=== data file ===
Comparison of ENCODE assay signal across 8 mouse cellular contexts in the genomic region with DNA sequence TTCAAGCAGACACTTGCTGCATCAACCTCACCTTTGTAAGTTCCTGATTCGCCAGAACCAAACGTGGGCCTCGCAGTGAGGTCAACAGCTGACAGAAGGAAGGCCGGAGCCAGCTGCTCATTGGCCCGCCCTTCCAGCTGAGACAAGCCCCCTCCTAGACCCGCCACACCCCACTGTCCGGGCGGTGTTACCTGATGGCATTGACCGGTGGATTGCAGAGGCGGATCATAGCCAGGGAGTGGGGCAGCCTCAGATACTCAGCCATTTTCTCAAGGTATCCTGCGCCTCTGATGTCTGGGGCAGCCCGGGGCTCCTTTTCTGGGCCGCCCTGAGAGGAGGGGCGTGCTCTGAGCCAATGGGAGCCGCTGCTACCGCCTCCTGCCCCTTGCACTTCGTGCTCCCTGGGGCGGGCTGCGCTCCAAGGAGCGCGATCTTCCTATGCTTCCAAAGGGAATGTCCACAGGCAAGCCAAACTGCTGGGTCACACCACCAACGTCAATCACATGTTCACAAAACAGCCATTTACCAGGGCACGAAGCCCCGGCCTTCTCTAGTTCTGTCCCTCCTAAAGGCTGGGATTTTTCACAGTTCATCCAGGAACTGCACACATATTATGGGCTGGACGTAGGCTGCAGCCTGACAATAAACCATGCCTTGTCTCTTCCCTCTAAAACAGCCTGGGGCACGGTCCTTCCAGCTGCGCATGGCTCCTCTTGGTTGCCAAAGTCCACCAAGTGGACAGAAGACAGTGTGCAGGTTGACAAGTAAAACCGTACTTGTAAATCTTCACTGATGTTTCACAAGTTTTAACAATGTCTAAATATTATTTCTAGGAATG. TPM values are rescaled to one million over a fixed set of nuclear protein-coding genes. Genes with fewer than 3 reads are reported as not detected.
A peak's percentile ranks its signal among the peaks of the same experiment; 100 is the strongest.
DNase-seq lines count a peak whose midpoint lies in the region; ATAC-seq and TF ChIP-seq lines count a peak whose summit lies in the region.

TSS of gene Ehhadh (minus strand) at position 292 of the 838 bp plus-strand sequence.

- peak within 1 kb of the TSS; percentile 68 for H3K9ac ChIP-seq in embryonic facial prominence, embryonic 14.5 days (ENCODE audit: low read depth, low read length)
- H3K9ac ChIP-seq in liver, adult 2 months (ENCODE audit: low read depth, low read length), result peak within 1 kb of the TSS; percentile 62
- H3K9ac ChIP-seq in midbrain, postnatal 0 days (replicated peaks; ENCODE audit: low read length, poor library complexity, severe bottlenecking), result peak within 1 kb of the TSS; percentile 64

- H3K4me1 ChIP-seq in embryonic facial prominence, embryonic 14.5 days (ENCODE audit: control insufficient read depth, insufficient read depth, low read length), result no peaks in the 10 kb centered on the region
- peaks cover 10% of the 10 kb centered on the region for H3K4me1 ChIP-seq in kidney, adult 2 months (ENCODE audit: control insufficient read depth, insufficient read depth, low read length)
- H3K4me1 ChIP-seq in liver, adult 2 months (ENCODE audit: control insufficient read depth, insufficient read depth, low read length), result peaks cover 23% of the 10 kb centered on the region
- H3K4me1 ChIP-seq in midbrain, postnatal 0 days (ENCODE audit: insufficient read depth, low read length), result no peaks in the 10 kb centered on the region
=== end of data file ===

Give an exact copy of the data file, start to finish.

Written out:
Comparison of ENCODE assay signal across 8 mouse cellular contexts in the genomic region with DNA sequence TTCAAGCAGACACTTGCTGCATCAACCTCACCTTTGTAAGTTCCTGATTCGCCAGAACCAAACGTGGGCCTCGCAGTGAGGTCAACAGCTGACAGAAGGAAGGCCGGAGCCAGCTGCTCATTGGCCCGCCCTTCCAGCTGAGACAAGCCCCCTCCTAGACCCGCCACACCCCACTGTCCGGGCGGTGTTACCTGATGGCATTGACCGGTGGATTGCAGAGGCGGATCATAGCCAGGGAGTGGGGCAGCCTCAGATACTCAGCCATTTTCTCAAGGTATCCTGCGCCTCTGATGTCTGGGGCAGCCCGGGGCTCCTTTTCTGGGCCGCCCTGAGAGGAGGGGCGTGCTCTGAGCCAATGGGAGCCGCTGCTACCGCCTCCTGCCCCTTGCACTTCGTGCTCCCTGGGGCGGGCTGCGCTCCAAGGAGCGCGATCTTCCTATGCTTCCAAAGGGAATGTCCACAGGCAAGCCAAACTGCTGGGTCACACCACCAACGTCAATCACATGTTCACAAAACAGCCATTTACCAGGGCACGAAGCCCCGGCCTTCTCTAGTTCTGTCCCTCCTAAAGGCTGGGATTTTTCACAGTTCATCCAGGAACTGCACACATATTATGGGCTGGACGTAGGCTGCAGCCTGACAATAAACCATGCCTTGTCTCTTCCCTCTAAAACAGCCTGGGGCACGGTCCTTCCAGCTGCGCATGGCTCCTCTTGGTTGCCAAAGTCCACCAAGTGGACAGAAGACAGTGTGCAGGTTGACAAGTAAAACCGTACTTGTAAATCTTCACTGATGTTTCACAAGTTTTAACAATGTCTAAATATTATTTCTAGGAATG. TPM values are rescaled to one million over a fixed set of nuclear protein-coding genes. Genes with fewer than 3 reads are reported as not detected.
A peak's percentile ranks its signal among the peaks of the same experiment; 100 is the strongest.
DNase-seq lines count a peak whose midpoint lies in the region; ATAC-seq and TF ChIP-seq lines count a peak whose summit lies in the region.

TSS of gene Ehhadh (minus strand) at position 292 of the 838 bp plus-strand sequence.

- peak within 1 kb of the TSS; percentile 68 for H3K9ac ChIP-seq in embryonic facial prominence, embryonic 14.5 days (ENCODE audit: low read depth, low read length)
- H3K9ac ChIP-seq in liver, adult 2 months (ENCODE audit: low read depth, low read length), result peak within 1 kb of the TSS; percentile 62
- H3K9ac ChIP-seq in midbrain, postnatal 0 days (replicated peaks; ENCODE audit: low read length, poor library complexity, severe bottlenecking), result peak within 1 kb of the TSS; percentile 64

- H3K4me1 ChIP-seq in embryonic facial prominence, embryonic 14.5 days (ENCODE audit: control insufficient read depth, insufficient read depth, low read length), result no peaks in the 10 kb centered on the region
- peaks cover 10% of the 10 kb centered on the region for H3K4me1 ChIP-seq in kidney, adult 2 months (ENCODE audit: control insufficient read depth, insufficient read depth, low read length)
- H3K4me1 ChIP-seq in liver, adult 2 months (ENCODE audit: control insufficient read depth, insufficient read depth, low read length), result peaks cover 23% of the 10 kb centered on the region
- H3K4me1 ChIP-seq in midbrain, postnatal 0 days (ENCODE audit: insufficient read depth, low read length), result no peaks in the 10 kb centered on the region